The construction of the major expressways in Chicago in the fifties and sixties was a mixed blessing. While it made getting from one end of the city (by car) much simpler, these massive public works projects scarred the city for life, displaced thousands of homes and businesses, decimated if not outright destroyed neighborhoods, and from the outside looking in, created unsightly and impenetrable walls and barriers that divide the city. They contributed greatly to the exodus of the middle class from the city to the suburbs and isolated the poor within their boundaries.
Well as they say, that's progress. Despite the hardship they created, fifty years later the expressways are not going anywhere anytime soon, and honestly it's difficult to imagine the city without them. On the bright side, from the inside looking out, driving on these superhighways as they were once called, can be a fantastic experience, as long as you're not stuck in traffic, which is rare. Some of the best views of the city can be found along those journeys; one of the most spellbinding is the stretch of Interstate 90-94, aka the Dan Ryan Expressway, about two miles south of the Loop. As a consequence of a major interchange, the road rises from its depths beneath grade level, ascending about forty feet into the sky, then takes a swooping curve to the east. Leaving the man-made canyons of downtown, the true nature of Chicago's topography opens up and from this elevation, the entire southwest side presents itself as an enormous ocean of prairie broken up only by industrial towers and church steeples.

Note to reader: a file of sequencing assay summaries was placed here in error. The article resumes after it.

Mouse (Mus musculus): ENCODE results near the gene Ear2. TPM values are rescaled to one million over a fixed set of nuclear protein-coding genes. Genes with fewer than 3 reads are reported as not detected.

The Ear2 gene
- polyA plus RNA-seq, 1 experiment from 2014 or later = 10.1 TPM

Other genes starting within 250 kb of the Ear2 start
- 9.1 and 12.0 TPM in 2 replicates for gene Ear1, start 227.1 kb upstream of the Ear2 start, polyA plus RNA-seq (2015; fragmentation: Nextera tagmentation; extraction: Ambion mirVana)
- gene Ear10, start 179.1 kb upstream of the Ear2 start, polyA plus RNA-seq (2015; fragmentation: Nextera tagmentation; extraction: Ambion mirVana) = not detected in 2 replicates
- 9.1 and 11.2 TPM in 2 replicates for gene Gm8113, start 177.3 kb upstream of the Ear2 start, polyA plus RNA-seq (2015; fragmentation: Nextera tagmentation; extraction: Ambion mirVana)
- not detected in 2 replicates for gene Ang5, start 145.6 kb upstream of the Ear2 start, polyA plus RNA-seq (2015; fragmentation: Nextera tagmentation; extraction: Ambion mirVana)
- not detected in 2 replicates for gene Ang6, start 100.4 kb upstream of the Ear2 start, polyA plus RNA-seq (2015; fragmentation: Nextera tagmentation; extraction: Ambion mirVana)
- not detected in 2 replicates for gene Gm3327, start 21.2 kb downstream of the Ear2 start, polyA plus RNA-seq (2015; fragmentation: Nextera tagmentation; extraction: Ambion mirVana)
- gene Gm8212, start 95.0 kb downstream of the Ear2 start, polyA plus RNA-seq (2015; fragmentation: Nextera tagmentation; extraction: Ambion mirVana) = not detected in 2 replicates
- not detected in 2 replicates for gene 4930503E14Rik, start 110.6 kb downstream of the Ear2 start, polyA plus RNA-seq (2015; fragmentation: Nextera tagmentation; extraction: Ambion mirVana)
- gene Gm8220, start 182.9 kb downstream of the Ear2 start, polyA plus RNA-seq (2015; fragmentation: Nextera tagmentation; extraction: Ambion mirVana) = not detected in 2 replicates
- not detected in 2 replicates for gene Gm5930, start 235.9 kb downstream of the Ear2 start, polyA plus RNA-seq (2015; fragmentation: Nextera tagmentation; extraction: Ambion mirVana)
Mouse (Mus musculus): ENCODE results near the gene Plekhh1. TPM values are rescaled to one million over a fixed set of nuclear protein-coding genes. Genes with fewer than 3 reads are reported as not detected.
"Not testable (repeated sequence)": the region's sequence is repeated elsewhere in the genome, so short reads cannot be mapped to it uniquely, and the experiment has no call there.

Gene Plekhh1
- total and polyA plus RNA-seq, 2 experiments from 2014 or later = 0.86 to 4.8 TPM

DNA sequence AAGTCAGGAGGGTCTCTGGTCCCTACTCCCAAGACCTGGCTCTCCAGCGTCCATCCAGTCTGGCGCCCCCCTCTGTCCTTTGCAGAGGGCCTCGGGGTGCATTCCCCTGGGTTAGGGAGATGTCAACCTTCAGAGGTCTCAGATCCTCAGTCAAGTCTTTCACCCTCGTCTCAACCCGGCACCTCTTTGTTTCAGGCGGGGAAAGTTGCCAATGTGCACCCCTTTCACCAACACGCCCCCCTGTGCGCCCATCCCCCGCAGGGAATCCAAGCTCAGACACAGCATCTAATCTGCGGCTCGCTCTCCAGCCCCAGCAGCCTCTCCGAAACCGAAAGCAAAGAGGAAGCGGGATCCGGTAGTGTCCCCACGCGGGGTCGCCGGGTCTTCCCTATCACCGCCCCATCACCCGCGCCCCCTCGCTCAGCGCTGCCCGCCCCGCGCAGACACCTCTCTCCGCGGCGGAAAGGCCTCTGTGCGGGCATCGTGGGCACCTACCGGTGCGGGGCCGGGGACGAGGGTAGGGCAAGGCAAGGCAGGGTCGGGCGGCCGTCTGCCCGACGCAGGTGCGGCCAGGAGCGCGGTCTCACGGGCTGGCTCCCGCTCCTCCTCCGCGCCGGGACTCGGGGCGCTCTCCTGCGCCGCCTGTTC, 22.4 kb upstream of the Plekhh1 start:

The stretch of that same road north of the Loop is known as the Kennedy Expressway. Here again the road goes from being a valley below street grade, to an elevated highway. As there is no interchange, the elevation is only about twenty feet, about the height of a two story building. Consequently the views from the Kennedy are more intimate than those of its south side cousin. Again the most memorable sights along this stretch of road, are the churches, five of them in particular are within striking distance of the highway. In fact, if you give it a little thought as I did many years ago, you'll realize that the serpentine path the expressway takes in this particular stretch, was created precisely to avoid the churches.
The first installment of a wonderful series of posts on the blog "A Chicago Sojourn", includes an arial photograph to prove exactly that point. In his series called "The Trail of Churches" Robert Powers has covered in depth up to now, four of the churches along the Kennedy. These particular churches serve as mileposts describing the history of Chicago, in this case the Polish community who settled heavily in that part of town. The sheer number and quality of these churches attest to the character of the people who built them, as well as the people who struggled to keep them going in the recent past, against all odds.
No point in me going into their history here, by all means, check out these posts. Better still, let Robert Powers' blog encourage you to every once in a while, get off the darn expressway and check out the city for yourself up close.
Today, Easter Sunday, would be an excellent day to start. Best wishes for the holiday.
Scenes from Saturday's March for Science
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